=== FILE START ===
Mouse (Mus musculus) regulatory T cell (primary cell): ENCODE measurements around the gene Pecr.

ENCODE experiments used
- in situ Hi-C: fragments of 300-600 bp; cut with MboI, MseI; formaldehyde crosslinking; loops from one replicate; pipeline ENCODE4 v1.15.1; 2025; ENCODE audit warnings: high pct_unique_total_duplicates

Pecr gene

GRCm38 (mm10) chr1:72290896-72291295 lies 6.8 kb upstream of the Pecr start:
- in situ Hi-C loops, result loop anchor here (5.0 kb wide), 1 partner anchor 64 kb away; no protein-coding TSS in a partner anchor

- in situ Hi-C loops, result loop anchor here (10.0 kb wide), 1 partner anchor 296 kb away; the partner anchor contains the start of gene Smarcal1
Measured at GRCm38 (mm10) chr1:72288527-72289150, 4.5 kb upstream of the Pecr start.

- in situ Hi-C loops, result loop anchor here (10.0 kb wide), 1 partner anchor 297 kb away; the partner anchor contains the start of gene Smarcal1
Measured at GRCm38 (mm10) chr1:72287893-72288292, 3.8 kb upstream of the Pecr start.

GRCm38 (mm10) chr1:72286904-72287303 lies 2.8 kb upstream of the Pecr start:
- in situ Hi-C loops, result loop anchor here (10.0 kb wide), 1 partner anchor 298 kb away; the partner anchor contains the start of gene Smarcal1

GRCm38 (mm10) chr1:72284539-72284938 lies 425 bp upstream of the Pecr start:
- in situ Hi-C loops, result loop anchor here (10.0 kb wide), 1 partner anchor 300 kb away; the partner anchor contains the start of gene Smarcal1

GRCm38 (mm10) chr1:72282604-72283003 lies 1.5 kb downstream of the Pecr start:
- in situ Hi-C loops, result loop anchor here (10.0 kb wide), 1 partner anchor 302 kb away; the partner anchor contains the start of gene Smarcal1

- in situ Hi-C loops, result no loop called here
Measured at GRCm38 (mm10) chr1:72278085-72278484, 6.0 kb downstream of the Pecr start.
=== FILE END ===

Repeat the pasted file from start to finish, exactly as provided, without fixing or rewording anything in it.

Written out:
Mouse (Mus musculus) regulatory T cell (primary cell): ENCODE measurements around the gene Pecr.

ENCODE experiments used
- in situ Hi-C: fragments of 300-600 bp; cut with MboI, MseI; formaldehyde crosslinking; loops from one replicate; pipeline ENCODE4 v1.15.1; 2025; ENCODE audit warnings: high pct_unique_total_duplicates

Pecr gene

GRCm38 (mm10) chr1:72290896-72291295 lies 6.8 kb upstream of the Pecr start:
- in situ Hi-C loops, result loop anchor here (5.0 kb wide), 1 partner anchor 64 kb away; no protein-coding TSS in a partner anchor

- in situ Hi-C loops, result loop anchor here (10.0 kb wide), 1 partner anchor 296 kb away; the partner anchor contains the start of gene Smarcal1
Measured at GRCm38 (mm10) chr1:72288527-72289150, 4.5 kb upstream of the Pecr start.

- in situ Hi-C loops, result loop anchor here (10.0 kb wide), 1 partner anchor 297 kb away; the partner anchor contains the start of gene Smarcal1
Measured at GRCm38 (mm10) chr1:72287893-72288292, 3.8 kb upstream of the Pecr start.

GRCm38 (mm10) chr1:72286904-72287303 lies 2.8 kb upstream of the Pecr start:
- in situ Hi-C loops, result loop anchor here (10.0 kb wide), 1 partner anchor 298 kb away; the partner anchor contains the start of gene Smarcal1

GRCm38 (mm10) chr1:72284539-72284938 lies 425 bp upstream of the Pecr start:
- in situ Hi-C loops, result loop anchor here (10.0 kb wide), 1 partner anchor 300 kb away; the partner anchor contains the start of gene Smarcal1

GRCm38 (mm10) chr1:72282604-72283003 lies 1.5 kb downstream of the Pecr start:
- in situ Hi-C loops, result loop anchor here (10.0 kb wide), 1 partner anchor 302 kb away; the partner anchor contains the start of gene Smarcal1

- in situ Hi-C loops, result no loop called here
Measured at GRCm38 (mm10) chr1:72278085-72278484, 6.0 kb downstream of the Pecr start.